A study of correlation of pulmonary function test in patients with metabolic syndrome with different components of metabolic syndrome

Prabhu S., Sudha Karbari


Background: The increasing incidence of metabolic syndrome has been on the rise especially in urban population and leading to increased risk of cardiovascular disease (CVD) and diabetes mellitus. It has been associated with impairment of pulmonary functions. However, there is limited data regarding the association with individual components of metabolic syndrome and overall effect on components of pulmonary functions.

Methods: This is a cross sectional study consisting of 50 subjects with metabolic syndrome. All the subjects underwent pulmonary function tests and the association between different components of metabolic syndrome and pulmonary function were examined using unpaired t-test and Pearson’s partial correlation coefficient. This data was analysed by using statistical package for the social sciences (SPSS) version 12.0.

Results: In females, moderate negative significant correlation was seen between forced vital capacity (FVC) and systolic blood pressure (SBP), diastolic blood pressure (DBP), fasting blood sugar (FBS), triglyceride (TG), waist circumference (WC) and body mass index (BMI) whereas positive weak non-significant correlation was seen between FVC and high density lipoprotein cholesterol (HDLC), while no such relation was found with forced expiratory volume in one second (FEV1). In males, negative, moderate significant correlation was seen between FVC and FBS whereas strong, positive, significant correlation was seen between FVC and WC; between FVC and BMI. Negative, moderate, significant correlation was seen between FEV1 and WC; between FEV1 and BMI.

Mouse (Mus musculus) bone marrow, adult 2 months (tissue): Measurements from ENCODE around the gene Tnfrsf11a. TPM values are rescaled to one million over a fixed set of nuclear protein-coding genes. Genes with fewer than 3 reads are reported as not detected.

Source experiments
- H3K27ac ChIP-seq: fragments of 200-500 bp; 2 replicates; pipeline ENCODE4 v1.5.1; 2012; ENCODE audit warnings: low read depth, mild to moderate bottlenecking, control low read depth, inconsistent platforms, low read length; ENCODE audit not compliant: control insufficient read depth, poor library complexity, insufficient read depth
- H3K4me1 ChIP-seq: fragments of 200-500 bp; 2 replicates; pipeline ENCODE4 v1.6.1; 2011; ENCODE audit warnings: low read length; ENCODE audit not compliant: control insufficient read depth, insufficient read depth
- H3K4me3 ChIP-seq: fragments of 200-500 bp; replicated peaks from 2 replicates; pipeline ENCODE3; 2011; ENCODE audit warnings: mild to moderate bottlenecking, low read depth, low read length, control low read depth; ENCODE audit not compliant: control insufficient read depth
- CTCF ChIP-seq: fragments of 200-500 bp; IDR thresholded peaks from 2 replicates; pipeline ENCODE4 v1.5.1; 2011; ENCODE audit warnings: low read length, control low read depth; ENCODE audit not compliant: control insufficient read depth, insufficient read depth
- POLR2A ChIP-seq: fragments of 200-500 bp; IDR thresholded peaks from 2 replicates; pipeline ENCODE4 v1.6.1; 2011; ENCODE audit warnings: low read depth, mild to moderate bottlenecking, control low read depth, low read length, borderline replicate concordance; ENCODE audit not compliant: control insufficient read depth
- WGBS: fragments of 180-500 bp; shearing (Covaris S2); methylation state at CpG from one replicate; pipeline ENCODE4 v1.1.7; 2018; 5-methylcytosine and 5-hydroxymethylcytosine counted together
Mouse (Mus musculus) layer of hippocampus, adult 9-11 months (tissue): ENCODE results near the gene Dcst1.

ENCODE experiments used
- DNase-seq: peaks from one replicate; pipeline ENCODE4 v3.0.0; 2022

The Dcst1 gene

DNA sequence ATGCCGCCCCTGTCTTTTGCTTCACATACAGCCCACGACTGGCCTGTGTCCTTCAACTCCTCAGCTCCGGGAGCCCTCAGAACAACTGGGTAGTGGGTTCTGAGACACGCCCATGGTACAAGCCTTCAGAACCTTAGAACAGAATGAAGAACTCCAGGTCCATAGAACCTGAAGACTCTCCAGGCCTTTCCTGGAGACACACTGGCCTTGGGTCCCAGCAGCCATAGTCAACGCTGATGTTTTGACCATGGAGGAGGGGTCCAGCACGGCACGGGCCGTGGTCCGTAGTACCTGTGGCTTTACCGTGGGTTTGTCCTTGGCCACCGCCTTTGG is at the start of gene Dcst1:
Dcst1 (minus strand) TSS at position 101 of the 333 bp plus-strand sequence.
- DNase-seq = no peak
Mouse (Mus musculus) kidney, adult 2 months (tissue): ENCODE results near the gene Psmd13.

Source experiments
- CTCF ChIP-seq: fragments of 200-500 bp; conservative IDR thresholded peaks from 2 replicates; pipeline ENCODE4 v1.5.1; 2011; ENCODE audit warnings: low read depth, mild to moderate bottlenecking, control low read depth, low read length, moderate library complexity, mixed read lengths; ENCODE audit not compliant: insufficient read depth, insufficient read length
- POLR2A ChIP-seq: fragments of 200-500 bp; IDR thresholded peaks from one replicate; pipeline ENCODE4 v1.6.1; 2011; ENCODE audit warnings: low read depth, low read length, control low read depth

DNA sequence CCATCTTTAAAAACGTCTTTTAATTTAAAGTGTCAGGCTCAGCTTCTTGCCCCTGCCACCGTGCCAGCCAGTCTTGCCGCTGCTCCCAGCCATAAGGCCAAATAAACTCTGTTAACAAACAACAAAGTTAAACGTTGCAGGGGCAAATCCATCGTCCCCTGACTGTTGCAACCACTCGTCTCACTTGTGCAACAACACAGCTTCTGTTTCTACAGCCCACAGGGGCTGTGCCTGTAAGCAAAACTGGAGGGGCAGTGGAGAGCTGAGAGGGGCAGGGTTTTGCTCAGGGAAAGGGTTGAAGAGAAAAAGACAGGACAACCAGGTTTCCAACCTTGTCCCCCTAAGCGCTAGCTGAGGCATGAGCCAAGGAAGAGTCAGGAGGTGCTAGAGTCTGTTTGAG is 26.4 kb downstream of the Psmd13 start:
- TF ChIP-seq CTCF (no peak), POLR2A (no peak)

Conclusions: Our study concluded that there was a significant impact of FBS and WC on decreasing FVC on both genders with minimally significant impact of other components of metabolic syndrome on FVC with no effect on FEV1 hence indicating a restrictive pattern of pulmonary function derangement. Hence, further studies with larger sample size is needed to confirm whether there are direct or indirect mechanisms through which insulin resistance could affect pulmonary function.


Metabolic syndrome, Pulmonary function test, Forced vital capacity, Obesity, Insulin resistance

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